Dayton tech business ‘crushes’ misconceptions

VR, mobile app company draws global workforce

When Neta Iser told friends she was moving from Israel to Dayton, their question was the same: “What’s in Dayton?”

Her answer: A technology company to believe in.

Dayton-based Krush Technologies creates mobile apps and virtual reality experiences that reach more than 160 million people globally, and it does so while drawing some of the best minds in the competitive technology arena to Dayton, company leaders say.

Here, Iser believes, she can achieve a decent work-life balance and send her kids to good schools, all while making her mark on the market.

“Here, it’s all about the people,” said Iser, 30, Krush director of data systems. “It’s all about the community.”

Another Israeli native, Omer Kaplan, said in Dayton he can escape what he called “the San Francisco echo chamber” while connecting with real customers.

“You actually get to meet your real users,” said Kaplan, 33, product manager for Oovoo, the video chat app that is Krush’s mostly widely used product. “This is the real market your product operates in. That’s a big benefit.”

Matt Donovan grew up in Dayton and studied computer engineering at the University of Dayton, where he graduated. Only 28, he has already spent four years at Amazon and had decided that Seattle — where he worked for the online retail giant – was home.

Even so, he recalled when he interviewed for a product development position with Krush, the opportunity couldn’t be ignored,

“Everyone I talked to had this love for technology,” Donovan said. “You could tell everyone (at Krush) had this mindset.”

J.P. Nauseef, Krush chief executive and co-founder, said it takes more than one strength to attract the 70 employees Krush has to its University of Dayton River Campus headquarters.

Since the company’s employee recruiting push really began in November 2015, the company has sold itself as being a start-up, but a well-funded one. Local billionaire Clay Mathile was an early investor.

The workplace meets Millennials where they are, with clusters of work stations and stand-up desks offset by foosball and table tennis tables, an electric light-adorned tent that serves as a “conference room” — and yes, plenty of snacks.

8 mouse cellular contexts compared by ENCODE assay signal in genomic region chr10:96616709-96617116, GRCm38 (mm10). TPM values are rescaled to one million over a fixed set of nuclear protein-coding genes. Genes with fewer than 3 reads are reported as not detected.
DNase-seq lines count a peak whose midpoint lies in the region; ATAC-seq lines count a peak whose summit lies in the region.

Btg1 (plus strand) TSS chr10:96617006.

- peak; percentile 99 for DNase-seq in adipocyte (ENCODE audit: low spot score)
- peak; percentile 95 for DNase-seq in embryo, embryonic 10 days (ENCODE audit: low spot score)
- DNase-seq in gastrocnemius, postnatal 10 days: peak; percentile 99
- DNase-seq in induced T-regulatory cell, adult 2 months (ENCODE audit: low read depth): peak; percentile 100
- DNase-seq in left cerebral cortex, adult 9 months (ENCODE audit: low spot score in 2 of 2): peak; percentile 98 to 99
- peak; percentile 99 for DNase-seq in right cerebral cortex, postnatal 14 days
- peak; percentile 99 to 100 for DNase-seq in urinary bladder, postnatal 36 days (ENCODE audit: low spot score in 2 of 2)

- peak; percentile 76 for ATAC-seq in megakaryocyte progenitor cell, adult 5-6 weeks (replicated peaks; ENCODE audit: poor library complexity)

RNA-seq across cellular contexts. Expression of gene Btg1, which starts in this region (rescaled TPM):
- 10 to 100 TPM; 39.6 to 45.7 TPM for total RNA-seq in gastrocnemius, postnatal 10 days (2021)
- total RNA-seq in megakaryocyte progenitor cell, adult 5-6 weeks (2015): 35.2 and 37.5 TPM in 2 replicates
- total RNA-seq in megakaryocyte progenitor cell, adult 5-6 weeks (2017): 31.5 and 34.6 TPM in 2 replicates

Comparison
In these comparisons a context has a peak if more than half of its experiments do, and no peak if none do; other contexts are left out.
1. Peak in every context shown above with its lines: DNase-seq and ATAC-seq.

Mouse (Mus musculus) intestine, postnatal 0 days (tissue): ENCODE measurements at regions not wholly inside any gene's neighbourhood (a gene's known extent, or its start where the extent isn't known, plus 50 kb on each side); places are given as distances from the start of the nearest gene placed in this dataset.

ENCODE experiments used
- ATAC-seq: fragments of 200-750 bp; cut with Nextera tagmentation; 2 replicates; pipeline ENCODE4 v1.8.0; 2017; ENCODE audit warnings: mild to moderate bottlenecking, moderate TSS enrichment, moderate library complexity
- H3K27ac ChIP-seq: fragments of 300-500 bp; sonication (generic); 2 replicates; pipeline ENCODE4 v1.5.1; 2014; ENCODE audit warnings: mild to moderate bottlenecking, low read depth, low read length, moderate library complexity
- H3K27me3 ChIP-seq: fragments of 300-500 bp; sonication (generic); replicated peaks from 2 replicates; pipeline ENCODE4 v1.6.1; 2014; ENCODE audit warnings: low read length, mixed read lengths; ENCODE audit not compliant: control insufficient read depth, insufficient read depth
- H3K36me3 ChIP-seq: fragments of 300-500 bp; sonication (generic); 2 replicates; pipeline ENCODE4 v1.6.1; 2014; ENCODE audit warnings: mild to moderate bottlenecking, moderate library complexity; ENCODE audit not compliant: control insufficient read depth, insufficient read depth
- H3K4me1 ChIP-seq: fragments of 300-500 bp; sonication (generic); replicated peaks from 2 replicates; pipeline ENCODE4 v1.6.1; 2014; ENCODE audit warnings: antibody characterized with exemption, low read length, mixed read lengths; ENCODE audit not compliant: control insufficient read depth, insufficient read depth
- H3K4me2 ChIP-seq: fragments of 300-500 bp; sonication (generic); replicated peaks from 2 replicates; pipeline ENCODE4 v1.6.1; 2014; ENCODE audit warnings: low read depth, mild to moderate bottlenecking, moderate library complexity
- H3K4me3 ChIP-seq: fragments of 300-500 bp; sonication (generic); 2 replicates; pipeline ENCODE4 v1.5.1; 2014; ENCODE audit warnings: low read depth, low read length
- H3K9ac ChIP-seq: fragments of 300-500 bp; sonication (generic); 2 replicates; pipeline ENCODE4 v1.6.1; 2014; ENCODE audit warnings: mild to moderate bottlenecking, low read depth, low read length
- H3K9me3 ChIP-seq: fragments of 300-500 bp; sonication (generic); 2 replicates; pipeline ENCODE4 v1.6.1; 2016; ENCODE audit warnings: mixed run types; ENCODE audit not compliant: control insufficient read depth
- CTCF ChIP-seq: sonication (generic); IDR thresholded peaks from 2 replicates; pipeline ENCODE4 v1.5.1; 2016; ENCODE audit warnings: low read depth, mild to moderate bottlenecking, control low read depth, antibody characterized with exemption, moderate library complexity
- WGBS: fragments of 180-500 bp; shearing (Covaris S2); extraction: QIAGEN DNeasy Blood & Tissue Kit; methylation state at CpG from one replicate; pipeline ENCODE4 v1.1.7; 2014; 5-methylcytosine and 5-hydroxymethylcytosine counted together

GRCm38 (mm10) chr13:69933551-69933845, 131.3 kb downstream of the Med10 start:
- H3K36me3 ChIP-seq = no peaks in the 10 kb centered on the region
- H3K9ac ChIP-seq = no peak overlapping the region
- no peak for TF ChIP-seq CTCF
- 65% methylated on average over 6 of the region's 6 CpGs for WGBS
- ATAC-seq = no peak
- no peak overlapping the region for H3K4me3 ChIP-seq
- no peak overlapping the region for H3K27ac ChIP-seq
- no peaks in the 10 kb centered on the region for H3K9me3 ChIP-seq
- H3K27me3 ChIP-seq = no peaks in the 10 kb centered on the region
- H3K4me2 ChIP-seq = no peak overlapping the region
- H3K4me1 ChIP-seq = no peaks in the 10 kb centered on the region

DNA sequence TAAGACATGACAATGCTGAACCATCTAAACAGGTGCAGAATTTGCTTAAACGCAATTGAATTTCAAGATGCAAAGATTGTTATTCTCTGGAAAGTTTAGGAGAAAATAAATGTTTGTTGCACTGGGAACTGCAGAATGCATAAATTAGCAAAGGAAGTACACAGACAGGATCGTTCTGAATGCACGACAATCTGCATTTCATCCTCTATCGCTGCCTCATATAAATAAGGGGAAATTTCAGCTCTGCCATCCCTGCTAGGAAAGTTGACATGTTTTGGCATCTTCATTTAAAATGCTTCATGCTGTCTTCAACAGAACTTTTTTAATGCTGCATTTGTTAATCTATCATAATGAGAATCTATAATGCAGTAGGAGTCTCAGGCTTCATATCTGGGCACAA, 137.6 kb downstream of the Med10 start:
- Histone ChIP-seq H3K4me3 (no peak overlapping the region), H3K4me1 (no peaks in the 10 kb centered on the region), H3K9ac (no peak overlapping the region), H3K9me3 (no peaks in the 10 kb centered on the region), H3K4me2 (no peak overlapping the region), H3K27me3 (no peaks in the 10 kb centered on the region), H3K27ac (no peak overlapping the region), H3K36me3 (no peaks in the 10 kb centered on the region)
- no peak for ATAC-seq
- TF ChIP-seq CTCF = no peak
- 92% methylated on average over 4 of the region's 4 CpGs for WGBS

“I don’t like comparing it to anything,” Nauseef said. “It’s our culture.”

Krush co-founder Brian Faust said the question early on was: Could Krush hire the right people in an extremely competitive environment at the scale it needed?

“We designed the company from the beginning to sort of be a cool, neat place to work from a culture perspective,” Faust said.

The idea is to compete with “any place globally” for the best workers. He acknowledges that at times he encounters “skepticism” when talking about Dayton with someone from Seattle or Israel.

“Then when we physically get them here, the place pretty much sells itself,” Faust said.

The quality of life can be set against nearly any other employer, Krush leaders believe.

Donovan recalled how challenging and expensive it was to buy a house in Seattle. Here, he had his pick of about 50 houses, he said.

“It was a lot easier to find a house here,” he said.

“We tend to pay on the upper end of the scale of what you would tend to expect in this geographic area,” Faust said. “That’s still generally lower than what I would pay somebody in San Francisco. But because the cost of living here is so much less, on a net basis, they tend to make out a little better.”

But it’s more than quality of life, Krush managers say. It’s the work.

Besides Oovoo, the company’s portfolio includes Flinch, a social gaming “staring” contest app; Moveo, which Krush calls the first full motion virtual reality simulator built for the Oculus platform; “emotional compatibility” app Heystax and more.

It’s about using technology to connect users, said Matt Farrell, Krush co-founder.

“Our brand line is, uniting humans and machine,” he said. “And I think what that means today is very different than what it meant yesterday, from what it will mean tomorrow. At the end of the day, we’re creating experiences that will bring people closer together.”

Jeff Hoagland, president and CEO of the Dayton Development Coalition, said the Dayton area has already demonstrated it can get looks from bigger companies like General Electric, Emerson and Fuyao.

With Krush, Dayton is making its mark in a different way, he said.

“This is a high-tech company in Dayton Ohio that could have chosen any other place in the world,” Hoagland said. “They’re hiring the brightest people around for their amazing leadership team, starting with J.P.”

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